Copenhagen’s Nørrebro continues to thrive through diversity

Though characterized as volatile and less glamorous than the idealized Danish neighborhood, Nørrebro’s residents seem perfectly content

by Domenic Strazzabosco & Sarah Petty

Top to Bottom: The main neighborhood road Nørrebrogade, graffiti and protest art on the surrounding buildings, the final resting place of Hans Christian Andersen. By Domenic Strazzabosco

The Nørrebro area of Copenhagen, situated directly east of Sankt Jørgens Sø, may get painted as one of the grittiest, most combative areas of the city, but many residents and employees see the space as a place where diversity, charity and creativity can flourish.

Nørrebrogade, the main road, features an array of cafes, clothing shops – both new and vintage, grocery stores, and of course, a steady stream of bicyclists. The physical components of the neighborhood are standard for what one imagines in Denmark’s capital, but what’s different is the diversity in the crowds filling the street. 

“There is a really good black community here,” said Paige Collings, noting that the diversity and culture are what drew her to moving to Nørrebro three years ago. “I’m always with my friends. They’re producing music, they’re painting, and do lots of visual arts. All my creative friends live in this neighborhood.”

For decades the neighborhood has been home to many communities that may not look traditionally Danish. Due to a large number of public housing units built in the 1970’s many immigrants, students and artists found their way into the streets of Nørrebro, establishing communities that still thrive today.

Since the mid-1990’s parts of the neighborhood have had the highest concentration non-western immigrants, peaking at 43 percent during the turn of the century.

“I guess why people come here is because they’ve been treated right,” said Søren Skov, a longtime resident and employee at Route 66 records. “We usually say in this store, the best thing we can do with tourists is treat them nicely and friendly.”

Later, he recounted a time his brother came to visit after traveling around the world. When the two were out for drinks at a local bar, so many international friends of Soren’s came up, telling his brother to visit if he ever made it to their home countries.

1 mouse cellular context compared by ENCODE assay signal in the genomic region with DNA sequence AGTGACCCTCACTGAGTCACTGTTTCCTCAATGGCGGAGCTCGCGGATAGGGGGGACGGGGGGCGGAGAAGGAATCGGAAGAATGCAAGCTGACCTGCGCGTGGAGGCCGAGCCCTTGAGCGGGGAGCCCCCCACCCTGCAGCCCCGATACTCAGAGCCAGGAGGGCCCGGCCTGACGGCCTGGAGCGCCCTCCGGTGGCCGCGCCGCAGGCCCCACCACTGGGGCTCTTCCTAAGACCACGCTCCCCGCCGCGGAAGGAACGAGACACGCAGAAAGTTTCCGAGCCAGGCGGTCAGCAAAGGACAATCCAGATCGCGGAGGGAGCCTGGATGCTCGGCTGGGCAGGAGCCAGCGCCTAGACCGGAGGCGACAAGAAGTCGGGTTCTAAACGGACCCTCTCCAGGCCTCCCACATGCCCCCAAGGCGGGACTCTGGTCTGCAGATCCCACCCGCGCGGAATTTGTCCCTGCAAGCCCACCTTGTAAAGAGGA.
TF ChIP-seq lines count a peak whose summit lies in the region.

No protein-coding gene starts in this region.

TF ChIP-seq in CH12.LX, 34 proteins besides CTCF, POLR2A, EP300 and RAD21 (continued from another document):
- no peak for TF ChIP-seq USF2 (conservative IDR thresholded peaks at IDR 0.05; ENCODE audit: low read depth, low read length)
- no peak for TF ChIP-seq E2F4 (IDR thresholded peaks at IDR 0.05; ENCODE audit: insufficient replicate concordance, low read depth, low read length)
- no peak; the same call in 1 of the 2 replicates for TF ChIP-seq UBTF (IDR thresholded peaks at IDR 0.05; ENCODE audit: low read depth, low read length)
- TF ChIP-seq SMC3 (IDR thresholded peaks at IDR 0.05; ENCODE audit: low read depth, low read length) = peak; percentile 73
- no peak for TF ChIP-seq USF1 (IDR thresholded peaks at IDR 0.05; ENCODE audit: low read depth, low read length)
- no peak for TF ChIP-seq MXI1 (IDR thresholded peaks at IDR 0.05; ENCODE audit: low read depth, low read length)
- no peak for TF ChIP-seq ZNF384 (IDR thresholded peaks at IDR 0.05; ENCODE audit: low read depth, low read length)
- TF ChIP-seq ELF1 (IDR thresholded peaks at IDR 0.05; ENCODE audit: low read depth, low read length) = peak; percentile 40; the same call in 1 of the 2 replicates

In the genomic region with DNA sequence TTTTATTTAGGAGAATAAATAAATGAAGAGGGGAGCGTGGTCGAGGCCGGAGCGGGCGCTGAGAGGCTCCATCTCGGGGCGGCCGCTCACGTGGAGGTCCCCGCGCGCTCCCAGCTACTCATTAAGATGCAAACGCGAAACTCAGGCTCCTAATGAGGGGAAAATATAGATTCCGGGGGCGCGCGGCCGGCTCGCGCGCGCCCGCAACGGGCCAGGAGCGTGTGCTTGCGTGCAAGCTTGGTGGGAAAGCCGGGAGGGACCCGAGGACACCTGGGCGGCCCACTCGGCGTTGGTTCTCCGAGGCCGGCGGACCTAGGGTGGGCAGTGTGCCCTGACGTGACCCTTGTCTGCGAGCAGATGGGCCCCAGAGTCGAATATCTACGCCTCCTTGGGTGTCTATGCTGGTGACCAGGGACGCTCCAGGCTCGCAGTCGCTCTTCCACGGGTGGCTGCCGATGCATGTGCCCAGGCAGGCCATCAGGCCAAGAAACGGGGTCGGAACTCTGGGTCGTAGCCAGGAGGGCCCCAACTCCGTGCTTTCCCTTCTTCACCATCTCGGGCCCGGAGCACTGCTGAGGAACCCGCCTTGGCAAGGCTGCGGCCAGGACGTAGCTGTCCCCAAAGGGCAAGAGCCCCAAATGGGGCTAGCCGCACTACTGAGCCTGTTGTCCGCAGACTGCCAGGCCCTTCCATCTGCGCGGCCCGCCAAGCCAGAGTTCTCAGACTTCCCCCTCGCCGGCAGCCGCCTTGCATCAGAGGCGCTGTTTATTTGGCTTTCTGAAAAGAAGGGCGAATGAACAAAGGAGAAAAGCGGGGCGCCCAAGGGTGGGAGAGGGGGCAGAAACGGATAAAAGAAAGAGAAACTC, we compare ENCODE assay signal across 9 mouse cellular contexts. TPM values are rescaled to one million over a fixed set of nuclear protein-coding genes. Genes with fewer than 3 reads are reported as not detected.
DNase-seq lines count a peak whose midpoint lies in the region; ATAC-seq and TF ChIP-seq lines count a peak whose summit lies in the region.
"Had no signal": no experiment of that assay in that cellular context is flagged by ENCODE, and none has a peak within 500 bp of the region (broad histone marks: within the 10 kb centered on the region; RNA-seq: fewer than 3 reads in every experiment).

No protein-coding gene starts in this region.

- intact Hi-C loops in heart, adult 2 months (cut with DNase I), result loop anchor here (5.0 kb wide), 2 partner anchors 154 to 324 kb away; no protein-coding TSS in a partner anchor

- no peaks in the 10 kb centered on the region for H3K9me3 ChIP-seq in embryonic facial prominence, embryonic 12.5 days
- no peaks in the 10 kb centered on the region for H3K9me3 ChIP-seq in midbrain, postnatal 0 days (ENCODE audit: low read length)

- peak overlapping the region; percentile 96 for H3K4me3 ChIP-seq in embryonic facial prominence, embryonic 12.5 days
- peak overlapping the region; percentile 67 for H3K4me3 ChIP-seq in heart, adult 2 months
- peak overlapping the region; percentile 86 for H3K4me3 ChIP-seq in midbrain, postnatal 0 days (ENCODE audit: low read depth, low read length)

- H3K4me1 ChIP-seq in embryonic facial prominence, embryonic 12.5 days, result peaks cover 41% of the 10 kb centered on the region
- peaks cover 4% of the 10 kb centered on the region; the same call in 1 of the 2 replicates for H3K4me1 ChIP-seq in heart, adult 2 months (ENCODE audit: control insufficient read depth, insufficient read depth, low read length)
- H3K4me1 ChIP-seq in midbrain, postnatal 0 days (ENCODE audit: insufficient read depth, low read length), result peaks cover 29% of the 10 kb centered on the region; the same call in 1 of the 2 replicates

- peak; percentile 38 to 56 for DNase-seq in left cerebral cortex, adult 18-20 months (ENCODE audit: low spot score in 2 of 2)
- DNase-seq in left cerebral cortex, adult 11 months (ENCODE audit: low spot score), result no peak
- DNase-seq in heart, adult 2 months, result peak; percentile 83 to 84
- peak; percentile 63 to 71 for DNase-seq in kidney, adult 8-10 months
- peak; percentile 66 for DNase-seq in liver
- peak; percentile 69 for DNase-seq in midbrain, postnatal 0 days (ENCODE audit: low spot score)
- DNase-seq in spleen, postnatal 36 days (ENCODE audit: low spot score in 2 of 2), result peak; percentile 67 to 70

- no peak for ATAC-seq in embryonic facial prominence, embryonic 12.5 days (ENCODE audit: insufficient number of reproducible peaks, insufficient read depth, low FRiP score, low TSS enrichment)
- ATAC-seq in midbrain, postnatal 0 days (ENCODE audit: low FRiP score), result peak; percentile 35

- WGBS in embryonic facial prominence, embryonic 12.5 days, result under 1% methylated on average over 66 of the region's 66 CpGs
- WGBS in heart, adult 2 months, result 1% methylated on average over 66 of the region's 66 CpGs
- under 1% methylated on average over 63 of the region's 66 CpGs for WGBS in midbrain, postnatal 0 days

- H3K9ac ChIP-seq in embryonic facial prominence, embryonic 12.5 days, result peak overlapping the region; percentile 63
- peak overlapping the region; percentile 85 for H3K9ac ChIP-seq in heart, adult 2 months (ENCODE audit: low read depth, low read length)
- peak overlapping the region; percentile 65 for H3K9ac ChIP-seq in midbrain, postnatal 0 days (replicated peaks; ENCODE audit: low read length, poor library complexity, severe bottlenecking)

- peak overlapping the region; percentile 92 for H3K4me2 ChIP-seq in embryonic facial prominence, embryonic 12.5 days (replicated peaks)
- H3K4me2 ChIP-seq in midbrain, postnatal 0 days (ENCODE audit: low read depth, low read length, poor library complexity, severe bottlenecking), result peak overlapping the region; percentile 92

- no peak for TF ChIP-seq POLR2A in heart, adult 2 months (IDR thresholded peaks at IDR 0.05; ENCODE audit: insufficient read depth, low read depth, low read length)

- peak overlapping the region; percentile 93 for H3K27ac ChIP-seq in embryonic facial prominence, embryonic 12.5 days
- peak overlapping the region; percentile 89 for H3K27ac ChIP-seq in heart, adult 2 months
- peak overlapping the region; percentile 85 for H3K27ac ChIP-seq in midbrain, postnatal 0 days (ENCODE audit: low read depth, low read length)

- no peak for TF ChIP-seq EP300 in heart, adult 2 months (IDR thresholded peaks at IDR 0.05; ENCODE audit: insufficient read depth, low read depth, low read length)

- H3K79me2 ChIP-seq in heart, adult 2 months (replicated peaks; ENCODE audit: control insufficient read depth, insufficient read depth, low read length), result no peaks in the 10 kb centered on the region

“Suddenly, I was the globe trotter just sitting on a fucking barstool.  Instead of just traveling around, I actually got to meet people and befriend them,” Soren said.

The blending of cultures and arts is perhaps most visual in Superkilen, or The Red Square, an expansive park running parallel to the main road. In between the bright red and orange square and the green park is a smaller section ironically named The Black Market. The section features an array of elements from the neighborhoods wide-ranging cultures. Chinese palm trees, a large tile Moroccan star, and a neon sign that one would typically see driving down an American freeway can all be spotted.

The Black Market’s Moroccan tile fountain and neon signs from China, the USA, Taiwan, and Russia. by Domenic Strazzabosco

Despite the vibrant community, the area has somewhat of a tarnished reputation for riots and gang activity. Earlier this year over 20 people were arrested after a political speech by Rasmus Paludan erupted into violence; the lawyer turned politician is widely known for criticizing aspects of modern Danish society and controversial acts such as burning the Quran.

“It takes too much, the stories. They get too strong sometimes,” said resident Tine Tranekær in regard to how the media treats tensions in the neighborhood. “It’s not everyday life here.”

The stores in Nørrebro seem to understand that cities around the world do not have all the same luxuries as Copenhagen. Along the main road, there is a Red Cross and the donation-based, volunteer-run store Happy Hand. Founded by the Seven Day Adventist Church, the store donates all money to areas around the world in need, most recently The Bahamas after Hurricane Dorian devastated the islands. Throughout the year they collect warm clothes and distribute them to those experiencing homelessness during the bitter winter season.

Igner Flint, a volunteer at Happy Hand, described how the store has opened its doors to everyone in Nørrebro. The front features a circle of armchairs where people come together over cups of tea and coffee and a plate of cookies to chat with their neighbors. The back has a small table with papers to write blessings and a room where one can receive a prayer from a pastor.

Taking a seat at this communal table may be just enough to learn and see why people minorities, students and artists have been gravitating to the area for so many years.

The red square, the black market and the green spaces of Superkilen. By Domenic Strazzabosco